5. Paperwork – if you work with a discount agent/brokerage, make sure that your agent explains how the paperwork will be handled. Real estate transactions contain a LOT of paperwork, and they are all LEGAL documents! There are many consequences to filling out paperwork incorrectly, including law suits years after your home sells. You need to make sure your agent knows how to properly handle the paperwork and how to coach you in filling it out correctly so as to avoid legal ramifications.
The bottom line is that you usually get what you pay for – like comparing Nordstrom quality and service vs. Walmart quality and lack of service. Unlike buying a shirt however, selling a home comes with many legalities. Make sure you are protected and find an agent that will work hard for you to keep you informed, compliant and safe.
September 24th, 2015
Welcome to 1409 Turquoise Drive in Carlsbad! This home is offered for sale for $755,000.
This desirable floorplan in the gated hilltop community of Mar Brisa is filled with natural light and offers a spacious kitchen, 3 bedrooms plus an additional den/office/playroom, formal dining room and 3 car garage. Large master suite (with ocean peek a boo views), nicely sized private yard, and located close to community pool/spa. Bring your updating ideas – great lot!
- 3 bedrooms plus den/office, 2.5 baths, 2275 square feet
- Large kitchen with center island and lots of cabinet space
- Well appointed master bedroom with ocean peeks
- Breakfast nook and formal dining room
- Nice size rectangular yard with mature landscaping and large patio
- 3 car garage
- Close to community pool/spa/park area
- Gated community
- Low HOA fees, no mello roos
- Carlsbad Unified School District
For more information and photos click here. To schedule a showing contact Broker Rachel LaMar at 760-310-9466. CA BRE license # 01399682.
September 15th, 2015
Negotiations are a part of many businesses, including real estate, and there is definitively an art/skill set used in negotiating on behalf of another person. No matter what type of situation or opponent you face, there are a few tips to help you be the best negotiator possible:
1. Leave your ego at the door. This is perhaps the one thing many people don’t remember when entering into negotiations. Titles and experience can be good to share with your opponent, but you have to know when to use them. Waiving them around to prove a point just makes the other person annoyed by you, which in turn may lose you points and leave with less than you wanted to accomplish.
For example, if you are negotiating repair requests in a real estate contract with the other agent, arguing that you have never seen such a situation in your “15 years of experience selling 200 homes” will just irritate – you are not going to score any points there. Instead, you can point to a situation that may have been similar in another sale and discuss how it worked for both the buyer and seller. This is a much better way to show not only your experience and a similar example, but also to provide resolution and be helpful at the same time, in a positive manner – a much better way toward a resolution.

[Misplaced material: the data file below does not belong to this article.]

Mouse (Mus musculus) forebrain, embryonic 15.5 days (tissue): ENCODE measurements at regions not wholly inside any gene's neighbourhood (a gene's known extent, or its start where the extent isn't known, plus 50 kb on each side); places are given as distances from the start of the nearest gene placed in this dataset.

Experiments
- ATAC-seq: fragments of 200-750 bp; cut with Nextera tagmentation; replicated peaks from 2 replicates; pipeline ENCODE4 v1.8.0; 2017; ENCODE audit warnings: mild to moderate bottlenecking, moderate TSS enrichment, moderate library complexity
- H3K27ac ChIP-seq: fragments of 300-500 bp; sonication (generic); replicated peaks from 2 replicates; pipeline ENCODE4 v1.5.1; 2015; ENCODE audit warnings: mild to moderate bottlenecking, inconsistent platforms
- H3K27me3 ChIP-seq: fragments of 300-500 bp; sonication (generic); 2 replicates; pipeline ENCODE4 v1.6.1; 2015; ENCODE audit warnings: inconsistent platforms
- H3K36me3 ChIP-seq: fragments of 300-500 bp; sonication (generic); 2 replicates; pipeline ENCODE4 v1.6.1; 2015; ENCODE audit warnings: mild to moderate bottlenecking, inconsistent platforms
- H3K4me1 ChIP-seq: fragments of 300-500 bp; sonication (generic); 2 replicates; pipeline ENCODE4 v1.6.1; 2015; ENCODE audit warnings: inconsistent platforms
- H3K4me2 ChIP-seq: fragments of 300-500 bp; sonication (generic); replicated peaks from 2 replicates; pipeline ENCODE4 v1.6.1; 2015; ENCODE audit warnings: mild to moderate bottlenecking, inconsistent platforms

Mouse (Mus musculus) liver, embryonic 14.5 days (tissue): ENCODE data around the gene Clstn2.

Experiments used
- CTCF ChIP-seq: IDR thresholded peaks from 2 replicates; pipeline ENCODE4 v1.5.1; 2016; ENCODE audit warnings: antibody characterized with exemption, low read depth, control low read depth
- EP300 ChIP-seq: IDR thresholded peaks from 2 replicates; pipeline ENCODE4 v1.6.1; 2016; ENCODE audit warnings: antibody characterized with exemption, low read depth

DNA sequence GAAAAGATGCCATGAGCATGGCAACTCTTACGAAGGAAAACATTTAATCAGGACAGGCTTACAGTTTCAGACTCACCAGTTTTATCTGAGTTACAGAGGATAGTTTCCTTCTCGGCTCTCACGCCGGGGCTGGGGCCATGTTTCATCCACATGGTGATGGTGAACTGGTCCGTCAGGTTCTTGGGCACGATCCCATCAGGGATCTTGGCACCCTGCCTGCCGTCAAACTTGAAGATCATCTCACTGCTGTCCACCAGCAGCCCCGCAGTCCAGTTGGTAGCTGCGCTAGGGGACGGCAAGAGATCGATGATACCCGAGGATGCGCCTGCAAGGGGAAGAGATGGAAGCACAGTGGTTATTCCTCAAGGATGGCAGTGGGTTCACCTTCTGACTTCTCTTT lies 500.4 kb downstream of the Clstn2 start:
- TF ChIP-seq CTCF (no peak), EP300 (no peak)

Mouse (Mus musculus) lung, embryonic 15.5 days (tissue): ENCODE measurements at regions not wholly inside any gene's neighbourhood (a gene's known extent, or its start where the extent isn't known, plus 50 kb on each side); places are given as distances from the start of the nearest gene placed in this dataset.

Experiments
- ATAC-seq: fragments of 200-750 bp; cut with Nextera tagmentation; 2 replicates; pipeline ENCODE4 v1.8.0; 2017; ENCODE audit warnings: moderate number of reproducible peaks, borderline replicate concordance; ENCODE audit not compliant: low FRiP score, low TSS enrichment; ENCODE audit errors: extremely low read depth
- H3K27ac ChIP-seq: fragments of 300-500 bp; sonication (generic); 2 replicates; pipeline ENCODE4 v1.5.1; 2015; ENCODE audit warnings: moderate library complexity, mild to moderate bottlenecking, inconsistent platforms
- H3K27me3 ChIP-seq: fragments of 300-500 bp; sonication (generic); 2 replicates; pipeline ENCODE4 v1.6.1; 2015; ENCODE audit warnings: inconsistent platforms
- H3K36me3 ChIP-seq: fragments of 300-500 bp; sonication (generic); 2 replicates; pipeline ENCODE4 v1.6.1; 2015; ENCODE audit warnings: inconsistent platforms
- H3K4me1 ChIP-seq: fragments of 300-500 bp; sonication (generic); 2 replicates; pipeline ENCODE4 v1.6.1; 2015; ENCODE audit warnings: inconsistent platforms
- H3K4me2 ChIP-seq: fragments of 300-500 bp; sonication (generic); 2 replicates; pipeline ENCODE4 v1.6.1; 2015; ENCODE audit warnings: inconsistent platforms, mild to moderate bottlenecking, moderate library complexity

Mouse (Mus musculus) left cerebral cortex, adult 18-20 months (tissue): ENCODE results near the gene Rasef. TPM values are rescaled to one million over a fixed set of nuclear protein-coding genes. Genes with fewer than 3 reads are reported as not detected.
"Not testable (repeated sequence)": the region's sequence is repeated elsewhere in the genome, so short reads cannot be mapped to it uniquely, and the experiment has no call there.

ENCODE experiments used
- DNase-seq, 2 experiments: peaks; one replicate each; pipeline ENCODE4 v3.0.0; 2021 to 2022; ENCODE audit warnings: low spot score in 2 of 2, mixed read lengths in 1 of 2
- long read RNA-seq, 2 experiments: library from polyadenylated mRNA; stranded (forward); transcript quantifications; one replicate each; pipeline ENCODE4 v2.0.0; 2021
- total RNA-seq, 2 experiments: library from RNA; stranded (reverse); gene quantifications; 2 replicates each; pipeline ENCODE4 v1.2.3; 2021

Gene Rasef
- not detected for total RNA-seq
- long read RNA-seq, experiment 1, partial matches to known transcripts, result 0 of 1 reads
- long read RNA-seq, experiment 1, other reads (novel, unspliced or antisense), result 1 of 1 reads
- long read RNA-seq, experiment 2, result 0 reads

2. Listen. Many of us go into negotiations with intentions of being good listeners, but as soon as someone mentions an opposing view we tend to get defensive. In law school we learned there is a time to listen and a time to argue your own points. Listening means really paying attention to what the other person is saying – they too are representing another person and are entrusted with the same job as you, to do their best for their client. Most importantly, do not interrupt the person; instead, take notes so you can address any points that need attention when it is your time to speak. Remember that listening is actually helpful to you in presenting opposing perspectives.
3. Validate. Everyone needs validation, and whether you agree with the points presented or not, it is important to validate FIRST, before jumping into counter points: “I understand that your client is concerned about X because it will cause financial duress. Here is how my client views X.” Then offer a solution.
4. Don’t be reactive. This goes hand in had with listening – if you react or explode once a counter point is made, you are digging your negotiating grave. Practice taking deep, slow breaths and controlling your defensive mechanism. There is always more than one side to every situation, so keep that in mind; if you ever want to come to resolution you need to keep your cool and play fair.
There are many other great skills to use in negotiations, but these 4 are very basic and important. A great way to practice them is to have a friend, spouse or family member play the opposing side. They can even make it difficult for you by sticking stubbornly to their side – see how you can make your points without using your ego, by listening, validating and not reacting.